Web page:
Listen out for avalanches in the surrounding mountains!

Day 19: Lake Tekapo

Staying in the region of beautiful mountains and lakes, today you’ve only got 1 hour to drive to Tekapo.

Most of this time will be spent heading back along the shores of Lake Pukaki, before you leave it behind.

Lake Tekapo is another beautifully blue lake, although the colour is not as intense as Lake Pukaki. A lot of lupins grow in the area, attracting many photographers hoping to get a great shot of the flowers with this stunning backdrop.

Another popular photo opportunity is of the Church of the Good Shepherd, which was built in the 1930s and sits at the lake’s edge.

There are, of course, lots of hiking opportunities in the area and some wonderful stargazing if the weather is clear at night.

Spend your day relaxing in this gorgeous location before your final drive to Christchurch tomorrow.

Day 20: Christchurch

It’s time to return to civilization, and the drive to Christchurch is 3 hours long. Take your time and enjoy your final long journey in your campervan.

When you arrive, you can explore the city with its mix of old and new buildings, intersected by the river.

If you’d rather spend some more time away from the hustle and bustle of the city, head out to New Brighton beach and feel the sand between your toes.

Find yourself one final place to camp for the night and reflect on everything you’ve done over the past 3 weeks!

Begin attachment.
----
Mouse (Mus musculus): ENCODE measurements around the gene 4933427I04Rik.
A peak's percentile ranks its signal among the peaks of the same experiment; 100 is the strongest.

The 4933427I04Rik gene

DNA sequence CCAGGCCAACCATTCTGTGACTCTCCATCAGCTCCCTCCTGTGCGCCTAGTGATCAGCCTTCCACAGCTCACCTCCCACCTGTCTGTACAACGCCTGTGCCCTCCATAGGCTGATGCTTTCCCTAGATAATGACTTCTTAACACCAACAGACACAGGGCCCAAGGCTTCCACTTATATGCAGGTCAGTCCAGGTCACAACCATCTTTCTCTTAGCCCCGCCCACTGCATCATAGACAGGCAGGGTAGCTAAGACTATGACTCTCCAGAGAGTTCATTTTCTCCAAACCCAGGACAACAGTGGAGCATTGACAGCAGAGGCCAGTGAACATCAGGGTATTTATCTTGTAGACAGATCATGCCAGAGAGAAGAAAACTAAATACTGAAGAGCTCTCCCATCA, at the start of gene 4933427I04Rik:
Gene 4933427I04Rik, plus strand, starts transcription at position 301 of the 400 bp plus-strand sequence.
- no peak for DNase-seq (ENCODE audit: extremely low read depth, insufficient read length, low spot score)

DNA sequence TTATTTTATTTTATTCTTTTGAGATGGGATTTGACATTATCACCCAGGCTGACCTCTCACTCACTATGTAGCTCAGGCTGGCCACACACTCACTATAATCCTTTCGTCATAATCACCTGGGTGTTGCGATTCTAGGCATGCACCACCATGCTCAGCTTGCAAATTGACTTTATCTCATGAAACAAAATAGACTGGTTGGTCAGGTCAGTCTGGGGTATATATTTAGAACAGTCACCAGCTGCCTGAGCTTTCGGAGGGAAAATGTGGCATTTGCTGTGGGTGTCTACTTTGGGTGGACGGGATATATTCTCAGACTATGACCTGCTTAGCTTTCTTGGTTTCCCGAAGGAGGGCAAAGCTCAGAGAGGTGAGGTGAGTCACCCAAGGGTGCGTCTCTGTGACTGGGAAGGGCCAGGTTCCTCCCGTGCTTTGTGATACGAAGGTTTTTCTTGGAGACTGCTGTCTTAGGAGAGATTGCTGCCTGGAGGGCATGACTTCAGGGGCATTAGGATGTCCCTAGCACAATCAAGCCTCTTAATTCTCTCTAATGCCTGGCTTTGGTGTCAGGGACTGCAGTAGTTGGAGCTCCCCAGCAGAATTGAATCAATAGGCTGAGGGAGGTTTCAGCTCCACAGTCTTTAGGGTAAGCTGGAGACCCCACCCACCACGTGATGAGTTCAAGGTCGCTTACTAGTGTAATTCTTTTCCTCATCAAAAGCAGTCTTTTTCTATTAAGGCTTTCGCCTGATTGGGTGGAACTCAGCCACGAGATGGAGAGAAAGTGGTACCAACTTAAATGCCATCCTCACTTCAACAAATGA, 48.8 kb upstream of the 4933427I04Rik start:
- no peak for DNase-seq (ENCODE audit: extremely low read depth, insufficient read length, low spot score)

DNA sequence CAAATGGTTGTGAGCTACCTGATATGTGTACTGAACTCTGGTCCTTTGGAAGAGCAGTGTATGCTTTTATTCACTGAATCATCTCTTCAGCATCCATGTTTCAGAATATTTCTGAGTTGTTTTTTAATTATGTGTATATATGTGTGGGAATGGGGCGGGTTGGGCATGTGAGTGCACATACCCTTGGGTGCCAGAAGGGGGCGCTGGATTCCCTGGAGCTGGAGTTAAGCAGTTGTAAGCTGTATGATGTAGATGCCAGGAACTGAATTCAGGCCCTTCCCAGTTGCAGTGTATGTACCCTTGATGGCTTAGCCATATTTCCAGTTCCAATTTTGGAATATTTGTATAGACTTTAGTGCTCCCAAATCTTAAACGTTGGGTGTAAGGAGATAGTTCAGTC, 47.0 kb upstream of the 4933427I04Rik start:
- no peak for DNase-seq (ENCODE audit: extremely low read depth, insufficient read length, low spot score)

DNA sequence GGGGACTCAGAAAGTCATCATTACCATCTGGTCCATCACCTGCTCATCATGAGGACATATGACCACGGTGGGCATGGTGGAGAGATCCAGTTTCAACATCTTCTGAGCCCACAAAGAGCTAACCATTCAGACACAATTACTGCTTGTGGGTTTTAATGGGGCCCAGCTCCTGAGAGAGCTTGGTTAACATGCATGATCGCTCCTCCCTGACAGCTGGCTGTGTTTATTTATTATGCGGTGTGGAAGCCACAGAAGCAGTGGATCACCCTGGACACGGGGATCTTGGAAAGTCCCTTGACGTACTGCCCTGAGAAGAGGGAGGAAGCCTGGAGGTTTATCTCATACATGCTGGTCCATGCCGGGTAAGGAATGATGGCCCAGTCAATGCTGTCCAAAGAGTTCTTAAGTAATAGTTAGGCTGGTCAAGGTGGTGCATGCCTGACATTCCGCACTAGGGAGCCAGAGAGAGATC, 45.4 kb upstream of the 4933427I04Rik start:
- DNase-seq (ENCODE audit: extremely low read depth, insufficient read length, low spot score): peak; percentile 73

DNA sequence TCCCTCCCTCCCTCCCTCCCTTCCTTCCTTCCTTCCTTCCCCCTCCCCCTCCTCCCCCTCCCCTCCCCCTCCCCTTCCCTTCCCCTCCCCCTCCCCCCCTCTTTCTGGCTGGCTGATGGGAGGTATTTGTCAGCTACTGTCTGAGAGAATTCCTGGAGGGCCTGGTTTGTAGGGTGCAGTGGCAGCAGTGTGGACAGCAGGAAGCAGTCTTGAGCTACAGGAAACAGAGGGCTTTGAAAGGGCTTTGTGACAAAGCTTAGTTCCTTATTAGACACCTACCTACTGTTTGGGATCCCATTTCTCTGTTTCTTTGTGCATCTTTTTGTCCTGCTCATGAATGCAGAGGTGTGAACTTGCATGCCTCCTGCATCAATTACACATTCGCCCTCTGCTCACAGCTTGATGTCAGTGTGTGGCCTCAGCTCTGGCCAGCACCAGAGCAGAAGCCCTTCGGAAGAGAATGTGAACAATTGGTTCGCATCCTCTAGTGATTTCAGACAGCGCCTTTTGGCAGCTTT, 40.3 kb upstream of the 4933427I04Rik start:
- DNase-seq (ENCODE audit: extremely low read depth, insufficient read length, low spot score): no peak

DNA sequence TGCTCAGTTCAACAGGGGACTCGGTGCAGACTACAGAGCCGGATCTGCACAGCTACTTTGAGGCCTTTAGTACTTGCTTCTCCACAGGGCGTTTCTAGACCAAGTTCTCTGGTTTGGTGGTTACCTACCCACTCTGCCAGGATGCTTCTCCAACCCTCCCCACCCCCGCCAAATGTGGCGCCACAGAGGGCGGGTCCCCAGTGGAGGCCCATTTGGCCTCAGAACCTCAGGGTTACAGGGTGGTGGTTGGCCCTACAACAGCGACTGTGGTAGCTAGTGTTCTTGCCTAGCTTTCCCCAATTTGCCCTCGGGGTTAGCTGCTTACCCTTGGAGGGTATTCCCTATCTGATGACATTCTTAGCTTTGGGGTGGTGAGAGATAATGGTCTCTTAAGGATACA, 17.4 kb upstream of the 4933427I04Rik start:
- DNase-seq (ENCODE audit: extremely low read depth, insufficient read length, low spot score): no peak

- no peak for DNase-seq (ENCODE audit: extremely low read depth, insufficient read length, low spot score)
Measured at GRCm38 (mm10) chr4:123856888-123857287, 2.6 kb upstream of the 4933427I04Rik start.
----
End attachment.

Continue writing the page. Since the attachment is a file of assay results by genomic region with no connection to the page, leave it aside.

Day 21: Vehicle drop off

The final day will likely be spent packing and getting ready to leave New Zealand.

Whether you’re catching an international flight or heading back to Auckland, you’ll likely be going to the airport.

The drop off point for your vehicle will, once again, probably be near the airport so that you can go through those formalities and then easily catch a taxi the rest of the way.

Final thoughts

It’s hard to pack so much into such a short amount of time; however, I think this 3 week road trip itinerary covers a lot of the must-see places in New Zealand without being too overwhelming.

There is a lot of driving on this trip, which is necessary to get to all these awesome places, but do feel free to skip a couple of the items if it’s too much and you’d prefer to relax a little more.

I know I’ve said it before, but New Zealand is truly stunning in so many ways, and I hope that this itinerary is the perfect guide to help you get the most out of your trip.

What did you think of the itinerary? Do you plan to visit New Zealand sometime? Let me know in the comments!